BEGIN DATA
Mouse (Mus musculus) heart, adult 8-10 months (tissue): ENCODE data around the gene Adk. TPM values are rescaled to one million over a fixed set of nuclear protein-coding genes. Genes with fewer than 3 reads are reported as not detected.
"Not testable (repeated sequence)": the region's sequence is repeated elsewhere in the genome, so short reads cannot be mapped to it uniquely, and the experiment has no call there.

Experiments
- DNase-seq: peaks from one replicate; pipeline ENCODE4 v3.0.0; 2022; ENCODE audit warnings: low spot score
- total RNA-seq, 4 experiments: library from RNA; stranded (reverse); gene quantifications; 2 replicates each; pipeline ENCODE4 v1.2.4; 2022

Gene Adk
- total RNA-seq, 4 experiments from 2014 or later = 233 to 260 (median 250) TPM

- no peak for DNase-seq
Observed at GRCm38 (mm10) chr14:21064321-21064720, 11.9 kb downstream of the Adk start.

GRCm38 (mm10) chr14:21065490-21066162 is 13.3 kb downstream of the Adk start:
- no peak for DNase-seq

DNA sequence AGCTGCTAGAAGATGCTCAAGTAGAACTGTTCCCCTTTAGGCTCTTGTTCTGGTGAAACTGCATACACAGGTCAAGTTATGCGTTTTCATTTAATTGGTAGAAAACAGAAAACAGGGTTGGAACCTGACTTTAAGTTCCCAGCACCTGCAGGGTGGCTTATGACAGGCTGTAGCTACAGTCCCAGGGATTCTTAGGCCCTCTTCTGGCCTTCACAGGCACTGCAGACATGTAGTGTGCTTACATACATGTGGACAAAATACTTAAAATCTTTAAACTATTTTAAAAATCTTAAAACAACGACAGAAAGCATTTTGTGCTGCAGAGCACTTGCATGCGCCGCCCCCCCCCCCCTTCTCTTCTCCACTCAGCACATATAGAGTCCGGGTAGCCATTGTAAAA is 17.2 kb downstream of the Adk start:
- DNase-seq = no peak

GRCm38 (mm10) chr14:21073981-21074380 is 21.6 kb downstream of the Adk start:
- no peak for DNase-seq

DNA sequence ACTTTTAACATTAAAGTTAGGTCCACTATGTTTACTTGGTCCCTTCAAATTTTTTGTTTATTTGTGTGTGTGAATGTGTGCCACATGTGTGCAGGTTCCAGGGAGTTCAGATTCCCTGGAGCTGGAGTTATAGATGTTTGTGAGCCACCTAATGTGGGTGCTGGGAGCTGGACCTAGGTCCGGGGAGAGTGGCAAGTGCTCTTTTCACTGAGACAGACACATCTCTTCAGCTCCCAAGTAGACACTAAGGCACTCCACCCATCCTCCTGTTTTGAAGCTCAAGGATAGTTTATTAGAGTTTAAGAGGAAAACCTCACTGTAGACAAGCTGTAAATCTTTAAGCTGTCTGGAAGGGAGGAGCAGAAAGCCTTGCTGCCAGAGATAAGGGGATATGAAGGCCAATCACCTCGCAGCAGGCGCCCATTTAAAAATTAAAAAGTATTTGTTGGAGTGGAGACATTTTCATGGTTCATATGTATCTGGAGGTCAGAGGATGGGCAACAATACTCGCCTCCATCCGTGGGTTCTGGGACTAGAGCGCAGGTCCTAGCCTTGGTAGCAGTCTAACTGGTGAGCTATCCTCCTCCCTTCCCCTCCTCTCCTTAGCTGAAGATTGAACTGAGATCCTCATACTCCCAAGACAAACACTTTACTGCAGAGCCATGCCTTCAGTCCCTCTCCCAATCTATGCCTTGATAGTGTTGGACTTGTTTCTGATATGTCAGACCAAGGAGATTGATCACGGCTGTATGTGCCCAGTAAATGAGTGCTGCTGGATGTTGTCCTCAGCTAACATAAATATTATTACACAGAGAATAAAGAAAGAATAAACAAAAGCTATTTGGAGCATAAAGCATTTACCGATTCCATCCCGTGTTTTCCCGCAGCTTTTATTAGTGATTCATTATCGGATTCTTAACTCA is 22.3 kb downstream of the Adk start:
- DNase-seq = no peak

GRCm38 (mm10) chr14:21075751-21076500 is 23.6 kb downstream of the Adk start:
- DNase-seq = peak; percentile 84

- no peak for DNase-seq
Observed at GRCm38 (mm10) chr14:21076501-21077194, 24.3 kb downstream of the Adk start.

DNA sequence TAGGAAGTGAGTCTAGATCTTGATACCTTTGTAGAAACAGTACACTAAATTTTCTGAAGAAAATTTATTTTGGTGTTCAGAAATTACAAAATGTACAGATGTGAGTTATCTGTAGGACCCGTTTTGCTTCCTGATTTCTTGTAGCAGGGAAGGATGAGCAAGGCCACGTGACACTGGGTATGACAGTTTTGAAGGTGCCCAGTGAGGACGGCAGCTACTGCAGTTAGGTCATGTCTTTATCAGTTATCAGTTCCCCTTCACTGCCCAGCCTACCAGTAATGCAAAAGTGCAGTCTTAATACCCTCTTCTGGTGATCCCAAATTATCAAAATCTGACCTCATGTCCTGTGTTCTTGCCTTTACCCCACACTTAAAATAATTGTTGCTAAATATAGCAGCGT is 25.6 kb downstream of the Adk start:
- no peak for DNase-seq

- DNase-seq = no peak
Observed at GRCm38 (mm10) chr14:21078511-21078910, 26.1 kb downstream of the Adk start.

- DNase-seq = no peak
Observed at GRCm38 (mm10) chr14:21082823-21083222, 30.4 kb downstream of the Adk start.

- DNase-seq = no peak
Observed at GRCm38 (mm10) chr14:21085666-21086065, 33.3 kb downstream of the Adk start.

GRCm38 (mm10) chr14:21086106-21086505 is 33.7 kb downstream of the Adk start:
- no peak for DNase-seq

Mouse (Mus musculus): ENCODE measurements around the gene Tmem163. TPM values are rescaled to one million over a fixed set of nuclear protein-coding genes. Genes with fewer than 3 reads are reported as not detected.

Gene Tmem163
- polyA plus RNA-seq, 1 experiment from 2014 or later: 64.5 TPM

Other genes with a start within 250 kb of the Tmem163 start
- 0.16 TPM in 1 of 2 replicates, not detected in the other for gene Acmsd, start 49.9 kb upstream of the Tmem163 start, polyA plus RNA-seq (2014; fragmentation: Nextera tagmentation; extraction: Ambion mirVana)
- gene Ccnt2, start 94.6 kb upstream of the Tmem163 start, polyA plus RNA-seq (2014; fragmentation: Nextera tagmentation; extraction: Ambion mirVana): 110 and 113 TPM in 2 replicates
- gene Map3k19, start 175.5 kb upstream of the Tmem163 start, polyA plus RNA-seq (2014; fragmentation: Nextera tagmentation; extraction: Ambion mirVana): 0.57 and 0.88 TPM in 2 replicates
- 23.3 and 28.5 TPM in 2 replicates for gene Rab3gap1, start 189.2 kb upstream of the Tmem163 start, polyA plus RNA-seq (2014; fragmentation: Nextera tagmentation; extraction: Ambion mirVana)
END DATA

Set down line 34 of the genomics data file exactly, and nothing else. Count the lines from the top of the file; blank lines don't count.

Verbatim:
- polyA plus RNA-seq, 1 experiment from 2014 or later: 64.5 TPM